So you’re okay with Luther’s ideas on the sacraments, church government, etc.?

  39. Phil Derksen said,

    March 24, 2010 at 8:24 pm

    #35

    That’s an awfully serious charge to throw out there unsubstantiated. And regardless of Otis’ views or character, Higgins’ own words are still Higgins’ words
    (duh).

  40. March 24, 2010 at 9:51 pm

    I’m shocked, shocked that a Federal Visionist would call one of their critics a lying propagandist!

    However, I have never said that all who advocate some form of episcopacy are heretics. On the other hand, I would point out that we are actually a Presbyterian Church.

    But I wouldn’t even condemn them as strongly as Lutheran C.F.W. Walther does us, though I would agree with the general sentiment of Walther when he writes:

    “Inasmuch as all sects allow this thesis, that salvation is by the grace of God through faith in Christ Jesus, to stand, they are incomparably superior to the Papacy. They are corrupted churches, but the Papacy is a false Church. Just as a counterfeit money is no money, so the papal Church, being a false Church, is no Church.” (The Proper Distinction between Law and Gospel, 74).

    That’s the central problem.

  41. David Gray said,

    March 24, 2010 at 11:16 pm

    >That’s the central problem.

    You agree with Walther. I agree with Hodge. Who’s the Presbyterian?

  42. Ron Henzel said,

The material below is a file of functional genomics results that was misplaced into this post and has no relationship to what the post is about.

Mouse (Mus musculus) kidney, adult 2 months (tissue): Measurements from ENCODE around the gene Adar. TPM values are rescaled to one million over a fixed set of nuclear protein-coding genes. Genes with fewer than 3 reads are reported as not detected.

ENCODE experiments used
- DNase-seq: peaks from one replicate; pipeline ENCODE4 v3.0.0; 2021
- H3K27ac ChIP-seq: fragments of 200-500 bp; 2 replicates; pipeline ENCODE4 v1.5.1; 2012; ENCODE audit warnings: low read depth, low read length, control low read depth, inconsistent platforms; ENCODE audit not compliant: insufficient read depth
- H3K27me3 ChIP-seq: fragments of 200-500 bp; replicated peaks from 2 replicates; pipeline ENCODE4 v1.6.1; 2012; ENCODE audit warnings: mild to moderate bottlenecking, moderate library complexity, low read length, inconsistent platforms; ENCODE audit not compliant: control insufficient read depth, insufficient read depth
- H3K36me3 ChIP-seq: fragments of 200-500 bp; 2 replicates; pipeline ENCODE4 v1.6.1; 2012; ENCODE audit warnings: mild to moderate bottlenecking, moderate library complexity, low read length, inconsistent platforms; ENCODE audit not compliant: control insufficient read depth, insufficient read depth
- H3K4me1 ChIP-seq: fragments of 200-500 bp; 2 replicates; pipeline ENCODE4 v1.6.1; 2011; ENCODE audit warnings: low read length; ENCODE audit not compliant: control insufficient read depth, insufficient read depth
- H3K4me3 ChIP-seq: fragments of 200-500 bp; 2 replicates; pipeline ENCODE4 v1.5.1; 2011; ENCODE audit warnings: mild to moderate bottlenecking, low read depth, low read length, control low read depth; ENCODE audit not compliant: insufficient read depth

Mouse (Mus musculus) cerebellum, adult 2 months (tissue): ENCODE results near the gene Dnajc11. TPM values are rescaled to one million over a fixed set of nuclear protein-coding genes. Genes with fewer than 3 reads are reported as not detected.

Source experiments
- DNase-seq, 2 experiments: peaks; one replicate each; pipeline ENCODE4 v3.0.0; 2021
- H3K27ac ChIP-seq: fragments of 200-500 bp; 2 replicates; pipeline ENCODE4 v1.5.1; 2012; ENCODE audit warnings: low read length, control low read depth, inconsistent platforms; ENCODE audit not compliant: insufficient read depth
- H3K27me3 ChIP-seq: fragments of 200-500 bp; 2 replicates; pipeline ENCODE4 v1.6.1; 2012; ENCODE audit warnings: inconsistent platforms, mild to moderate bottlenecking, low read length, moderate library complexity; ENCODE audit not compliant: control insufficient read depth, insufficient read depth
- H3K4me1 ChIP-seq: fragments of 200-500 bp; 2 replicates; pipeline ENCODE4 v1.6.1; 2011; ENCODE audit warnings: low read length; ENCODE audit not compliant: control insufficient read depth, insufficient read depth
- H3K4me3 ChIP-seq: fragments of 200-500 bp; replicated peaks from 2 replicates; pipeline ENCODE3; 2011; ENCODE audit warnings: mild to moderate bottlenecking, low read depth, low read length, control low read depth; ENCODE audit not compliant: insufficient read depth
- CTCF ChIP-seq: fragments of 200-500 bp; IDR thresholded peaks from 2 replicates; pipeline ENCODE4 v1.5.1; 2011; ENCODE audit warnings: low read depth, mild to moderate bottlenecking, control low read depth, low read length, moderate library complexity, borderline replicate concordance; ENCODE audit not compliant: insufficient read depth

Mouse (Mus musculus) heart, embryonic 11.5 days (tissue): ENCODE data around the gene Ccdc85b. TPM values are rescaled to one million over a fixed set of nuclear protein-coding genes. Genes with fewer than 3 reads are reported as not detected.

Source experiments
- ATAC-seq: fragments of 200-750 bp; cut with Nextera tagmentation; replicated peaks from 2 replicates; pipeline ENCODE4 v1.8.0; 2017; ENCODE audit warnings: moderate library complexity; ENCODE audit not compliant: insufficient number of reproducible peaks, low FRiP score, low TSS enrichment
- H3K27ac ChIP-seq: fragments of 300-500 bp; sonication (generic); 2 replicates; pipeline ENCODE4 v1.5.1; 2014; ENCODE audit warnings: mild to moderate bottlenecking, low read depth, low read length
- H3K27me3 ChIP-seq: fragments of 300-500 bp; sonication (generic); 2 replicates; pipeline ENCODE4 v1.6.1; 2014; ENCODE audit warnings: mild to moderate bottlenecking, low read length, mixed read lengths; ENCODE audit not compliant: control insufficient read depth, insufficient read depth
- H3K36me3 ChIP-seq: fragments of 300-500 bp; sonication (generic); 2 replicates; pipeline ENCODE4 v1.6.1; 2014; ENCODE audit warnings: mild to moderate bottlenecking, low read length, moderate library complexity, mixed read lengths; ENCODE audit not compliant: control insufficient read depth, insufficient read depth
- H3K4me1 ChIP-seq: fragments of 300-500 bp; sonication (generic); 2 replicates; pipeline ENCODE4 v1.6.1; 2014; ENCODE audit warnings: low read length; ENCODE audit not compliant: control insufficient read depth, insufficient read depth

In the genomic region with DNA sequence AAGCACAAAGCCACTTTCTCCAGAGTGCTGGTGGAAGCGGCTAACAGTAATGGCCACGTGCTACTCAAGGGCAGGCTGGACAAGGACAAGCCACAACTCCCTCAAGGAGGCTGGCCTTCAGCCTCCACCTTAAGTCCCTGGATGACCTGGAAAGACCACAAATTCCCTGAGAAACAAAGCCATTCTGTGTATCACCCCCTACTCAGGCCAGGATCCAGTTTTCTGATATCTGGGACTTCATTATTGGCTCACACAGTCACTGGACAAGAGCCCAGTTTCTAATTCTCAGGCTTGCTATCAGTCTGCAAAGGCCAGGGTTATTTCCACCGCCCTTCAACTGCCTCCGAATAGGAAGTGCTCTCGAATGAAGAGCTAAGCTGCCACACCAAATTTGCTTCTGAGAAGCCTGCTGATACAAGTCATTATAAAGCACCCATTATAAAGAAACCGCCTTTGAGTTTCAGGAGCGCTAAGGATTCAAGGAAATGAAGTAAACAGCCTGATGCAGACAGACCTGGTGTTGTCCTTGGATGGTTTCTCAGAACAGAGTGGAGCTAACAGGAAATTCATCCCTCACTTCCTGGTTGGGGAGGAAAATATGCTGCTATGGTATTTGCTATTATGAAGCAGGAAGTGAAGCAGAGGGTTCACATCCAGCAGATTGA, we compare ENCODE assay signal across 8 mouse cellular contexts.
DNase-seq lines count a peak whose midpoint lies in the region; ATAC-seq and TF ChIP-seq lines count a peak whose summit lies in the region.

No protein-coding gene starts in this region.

March 25, 2010 at 5:30 am

    Taylor,

    Regarding comment 24, 28, and 37: you obviously live in the parallel, artificial universe of such loathsome papal apologists as Art Sippo, Robert Sungenis, and their putrid ilk.

  43. Bobby Avant said,

    March 25, 2010 at 8:21 am

    After reading the original article I have to conclude that the article is fatally flawed. The artcle by Otis is basically a straw man.
    I’ve visited Pastor Higgin’s church & can state emphatically that he is not Roman nor is he FV. The article he wrote for Touchstone magazine was written years ago and his DMinn thesis has been posted for years on their website. He’s definitely not trying to hide anything.
    Higgins while not Roman has Anglican tendencies; he likes to use some anglican liturgy, church calender, & he wears a collar. While not something I would prob do it dosen’t make him a closet agent for the pope either.